Buy-to-Let Taxes Explained

When setting out to acquire a property as an investment or not as your main residence, one of the avenues you could explore is the buy-to-let property market.

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This will however include a different set of taxes than other properties and so it is important to understand exactly what taxes are involved and what additional payments you may be subjected to.

Paying stamp duty on a buy-to-let property

In England, when buying a buy-to-let property you will have to pay stamp duty land tax.

The stamp duty has to be paid within 30 days of the purchase of the property, though more often than not, your solicitor will pay the fee on the day or right after the completion of the property acquisition. The current rates are:

Amount

Stamp duty

Up to £125,000

3%

Up to £925,000

8%

Up to £1.5 million

13%

Any amount over £1.5m

15%

Capital gains tax on a buy-to-let property

In addition to stamp duty, you will also be subject to capital gains tax if you choose to sell your buy-to-let property. That is of course if the sale price of the property is higher than what you initially acquired the property for and following deductions of additional costs including stamp duty, agent fees and conveyancing fees.

In short, by selling the property for more than you bought it, you are turning over a profit and are subsequently subject to a capital gains tax. There is however a personal allowance of up to £12,000 for capital gains acquired from the sale of your buy-to-let property and is independent of your annual income tax allowance.

If, however, your capital gains are in excess of £12,300 a tax rate of either 18% or 28% will be applicable. If, after the initial £12,300 allowance, the total capital gain is less than £50,000, the rate is 18%, and if greater, the rate is 28%. The tax declaration is to be reported on your self-assessment tax return and paid within 30 days of the sale of the property.

Paying tax on rental income

Furthermore, with a buy-to-let property you will be taxed on the rental income you receive. As part of your self-assessment tax return, you will have to declare any rent that you receive, with the tax rate charged being in accordance with the tax band that you fall under.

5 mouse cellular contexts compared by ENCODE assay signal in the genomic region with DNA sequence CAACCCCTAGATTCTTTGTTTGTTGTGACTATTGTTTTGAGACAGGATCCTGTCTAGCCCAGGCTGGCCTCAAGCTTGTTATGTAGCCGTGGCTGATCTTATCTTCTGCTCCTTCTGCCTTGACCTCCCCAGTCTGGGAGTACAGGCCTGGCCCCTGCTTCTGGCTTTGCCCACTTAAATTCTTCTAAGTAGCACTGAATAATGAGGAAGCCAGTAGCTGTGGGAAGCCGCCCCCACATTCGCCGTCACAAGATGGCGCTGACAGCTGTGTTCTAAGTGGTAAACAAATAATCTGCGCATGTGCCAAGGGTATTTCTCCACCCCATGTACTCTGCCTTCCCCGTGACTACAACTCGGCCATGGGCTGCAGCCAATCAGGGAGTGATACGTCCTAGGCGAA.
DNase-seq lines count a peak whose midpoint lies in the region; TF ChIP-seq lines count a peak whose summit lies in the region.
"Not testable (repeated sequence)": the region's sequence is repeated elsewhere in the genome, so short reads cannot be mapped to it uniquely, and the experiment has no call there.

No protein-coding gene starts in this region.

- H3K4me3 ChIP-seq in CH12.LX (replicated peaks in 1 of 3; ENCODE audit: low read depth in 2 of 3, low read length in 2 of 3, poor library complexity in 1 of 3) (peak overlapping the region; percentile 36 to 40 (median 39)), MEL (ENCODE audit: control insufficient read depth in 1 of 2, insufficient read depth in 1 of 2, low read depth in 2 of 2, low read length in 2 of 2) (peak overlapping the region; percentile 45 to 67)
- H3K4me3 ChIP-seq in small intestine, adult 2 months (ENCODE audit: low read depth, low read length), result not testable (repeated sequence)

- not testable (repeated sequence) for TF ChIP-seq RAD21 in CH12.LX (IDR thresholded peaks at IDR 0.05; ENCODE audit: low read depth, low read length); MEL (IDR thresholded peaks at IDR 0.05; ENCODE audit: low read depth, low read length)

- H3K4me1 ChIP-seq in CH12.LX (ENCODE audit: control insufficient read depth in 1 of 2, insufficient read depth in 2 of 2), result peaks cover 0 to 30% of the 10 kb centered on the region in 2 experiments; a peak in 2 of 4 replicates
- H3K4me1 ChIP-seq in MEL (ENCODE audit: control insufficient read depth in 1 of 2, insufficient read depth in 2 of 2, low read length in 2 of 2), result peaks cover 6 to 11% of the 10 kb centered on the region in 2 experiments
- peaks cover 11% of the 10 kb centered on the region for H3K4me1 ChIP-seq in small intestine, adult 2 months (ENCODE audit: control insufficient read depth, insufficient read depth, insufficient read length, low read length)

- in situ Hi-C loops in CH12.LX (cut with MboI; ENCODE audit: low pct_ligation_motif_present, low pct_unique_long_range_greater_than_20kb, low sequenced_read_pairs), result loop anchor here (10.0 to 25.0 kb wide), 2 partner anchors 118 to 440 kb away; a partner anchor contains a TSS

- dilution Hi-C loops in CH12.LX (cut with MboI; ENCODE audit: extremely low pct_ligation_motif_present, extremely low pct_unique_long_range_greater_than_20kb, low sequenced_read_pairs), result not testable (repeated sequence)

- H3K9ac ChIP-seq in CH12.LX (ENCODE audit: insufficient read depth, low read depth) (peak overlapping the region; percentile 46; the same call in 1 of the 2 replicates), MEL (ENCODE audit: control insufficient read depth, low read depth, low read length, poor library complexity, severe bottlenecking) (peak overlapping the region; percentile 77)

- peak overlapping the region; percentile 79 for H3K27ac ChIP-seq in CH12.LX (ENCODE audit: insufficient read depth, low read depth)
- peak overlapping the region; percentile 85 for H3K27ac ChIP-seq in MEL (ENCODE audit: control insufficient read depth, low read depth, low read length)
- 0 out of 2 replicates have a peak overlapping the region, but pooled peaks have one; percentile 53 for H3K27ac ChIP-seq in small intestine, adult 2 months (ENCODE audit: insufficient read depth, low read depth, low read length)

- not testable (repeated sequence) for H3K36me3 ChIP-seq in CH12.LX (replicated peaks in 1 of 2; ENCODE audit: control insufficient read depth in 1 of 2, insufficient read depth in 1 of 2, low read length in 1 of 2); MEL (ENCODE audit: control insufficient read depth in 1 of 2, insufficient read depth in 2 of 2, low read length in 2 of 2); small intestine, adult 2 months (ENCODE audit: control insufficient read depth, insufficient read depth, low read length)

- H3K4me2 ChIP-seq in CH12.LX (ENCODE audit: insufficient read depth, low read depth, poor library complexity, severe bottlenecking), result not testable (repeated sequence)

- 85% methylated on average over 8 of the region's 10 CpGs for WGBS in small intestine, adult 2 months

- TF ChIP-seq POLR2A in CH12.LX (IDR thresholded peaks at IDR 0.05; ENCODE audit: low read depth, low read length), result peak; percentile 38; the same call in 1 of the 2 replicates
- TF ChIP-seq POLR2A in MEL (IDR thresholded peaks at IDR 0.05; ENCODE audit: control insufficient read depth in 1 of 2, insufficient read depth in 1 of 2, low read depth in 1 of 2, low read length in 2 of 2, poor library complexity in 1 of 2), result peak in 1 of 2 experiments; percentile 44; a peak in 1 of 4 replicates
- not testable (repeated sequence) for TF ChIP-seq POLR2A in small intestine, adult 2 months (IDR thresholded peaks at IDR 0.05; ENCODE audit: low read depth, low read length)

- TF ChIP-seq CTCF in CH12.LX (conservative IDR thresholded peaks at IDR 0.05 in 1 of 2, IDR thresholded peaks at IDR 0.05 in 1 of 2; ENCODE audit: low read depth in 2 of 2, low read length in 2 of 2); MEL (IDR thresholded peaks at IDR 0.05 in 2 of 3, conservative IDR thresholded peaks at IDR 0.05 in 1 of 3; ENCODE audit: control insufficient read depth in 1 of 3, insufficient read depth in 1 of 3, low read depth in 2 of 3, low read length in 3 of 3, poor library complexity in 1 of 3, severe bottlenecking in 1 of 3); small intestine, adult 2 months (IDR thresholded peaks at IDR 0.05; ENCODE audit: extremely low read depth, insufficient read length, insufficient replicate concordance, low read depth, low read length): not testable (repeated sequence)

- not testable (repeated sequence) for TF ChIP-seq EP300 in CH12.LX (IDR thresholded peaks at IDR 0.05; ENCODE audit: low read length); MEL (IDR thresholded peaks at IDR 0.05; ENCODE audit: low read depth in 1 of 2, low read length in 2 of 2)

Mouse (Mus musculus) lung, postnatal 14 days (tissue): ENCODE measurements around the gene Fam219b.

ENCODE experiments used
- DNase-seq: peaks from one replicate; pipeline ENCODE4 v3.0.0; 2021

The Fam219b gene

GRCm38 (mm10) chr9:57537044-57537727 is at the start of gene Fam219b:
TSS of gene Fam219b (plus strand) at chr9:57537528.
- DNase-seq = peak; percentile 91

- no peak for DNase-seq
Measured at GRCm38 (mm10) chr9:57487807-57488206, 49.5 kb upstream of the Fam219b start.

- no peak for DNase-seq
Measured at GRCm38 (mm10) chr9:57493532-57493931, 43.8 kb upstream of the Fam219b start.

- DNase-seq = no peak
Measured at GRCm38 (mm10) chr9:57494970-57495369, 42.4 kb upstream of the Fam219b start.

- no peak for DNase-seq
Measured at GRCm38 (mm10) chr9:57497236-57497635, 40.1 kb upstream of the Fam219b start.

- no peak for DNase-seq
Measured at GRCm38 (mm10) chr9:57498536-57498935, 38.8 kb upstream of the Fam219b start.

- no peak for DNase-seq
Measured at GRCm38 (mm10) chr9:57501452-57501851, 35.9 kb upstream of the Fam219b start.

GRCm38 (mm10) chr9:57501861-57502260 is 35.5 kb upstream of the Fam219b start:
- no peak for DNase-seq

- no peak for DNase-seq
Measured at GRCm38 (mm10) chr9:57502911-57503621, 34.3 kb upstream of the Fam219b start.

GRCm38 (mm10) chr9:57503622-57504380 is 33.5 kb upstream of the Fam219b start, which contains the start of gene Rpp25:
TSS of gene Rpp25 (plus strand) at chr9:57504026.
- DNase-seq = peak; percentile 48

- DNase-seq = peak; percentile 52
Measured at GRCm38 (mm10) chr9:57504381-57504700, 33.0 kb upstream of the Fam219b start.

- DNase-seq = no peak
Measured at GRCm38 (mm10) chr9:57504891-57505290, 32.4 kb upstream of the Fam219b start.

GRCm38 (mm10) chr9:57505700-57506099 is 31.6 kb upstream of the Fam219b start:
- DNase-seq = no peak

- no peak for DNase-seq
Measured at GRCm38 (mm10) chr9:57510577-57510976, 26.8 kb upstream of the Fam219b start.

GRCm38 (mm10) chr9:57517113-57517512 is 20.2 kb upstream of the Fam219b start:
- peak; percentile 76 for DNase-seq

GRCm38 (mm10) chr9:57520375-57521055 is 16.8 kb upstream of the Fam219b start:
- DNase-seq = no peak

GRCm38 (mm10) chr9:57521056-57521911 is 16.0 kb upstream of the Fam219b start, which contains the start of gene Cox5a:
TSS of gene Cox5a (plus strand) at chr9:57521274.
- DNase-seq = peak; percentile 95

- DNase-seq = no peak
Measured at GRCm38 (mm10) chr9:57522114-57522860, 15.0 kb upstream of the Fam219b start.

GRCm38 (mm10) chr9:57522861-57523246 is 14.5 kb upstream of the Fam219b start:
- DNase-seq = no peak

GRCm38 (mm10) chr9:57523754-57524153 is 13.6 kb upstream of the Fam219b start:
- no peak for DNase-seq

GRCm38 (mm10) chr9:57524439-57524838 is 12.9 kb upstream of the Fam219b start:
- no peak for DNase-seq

a woman doing her tax return

What is tax deductible on a buy-to-let?

It is however worthwhile knowing how the income tax from your buy-to-let property can be minimised through deducting a handful of allowable expenses from your rental income.

These allowable expenses include council tax, insurance, moderate property repairs and maintenance (i.e. an extension will not fall under allowable expenses, though can be deducted from capital gains if or when your property is sold), legal fees, estate agent fees, management expenses, interest on the mortgage as well as additional property expenses such as advertising for tenants and building insurance premiums.

Are buy-to-let properties subject to inheritance tax?

Finally, your buy-to-let property will be subject to inheritance tax. The property will make up part of your estate and if you operate as a single landlord and if your property value, subtracted by the outstanding mortgage (if any at all) exceeds £325,000 your estate (and with it the property) will be subject to inheritance tax. The threshold is doubled to £650,000 if you are married or in a civil partnership. Beyond these thresholds the tax rate stands at 40%. You can optimise your inheritance tax in order to pay the smallest amount possible, however this requires careful tax planning and most often, expert advice.

As you can see there are a variety of taxes to consider when purchasing a buy-to-let, which all have implications on the affordability and profitability of the property. Make sure you’ve considered them all before beginning your buy-to-let journey.

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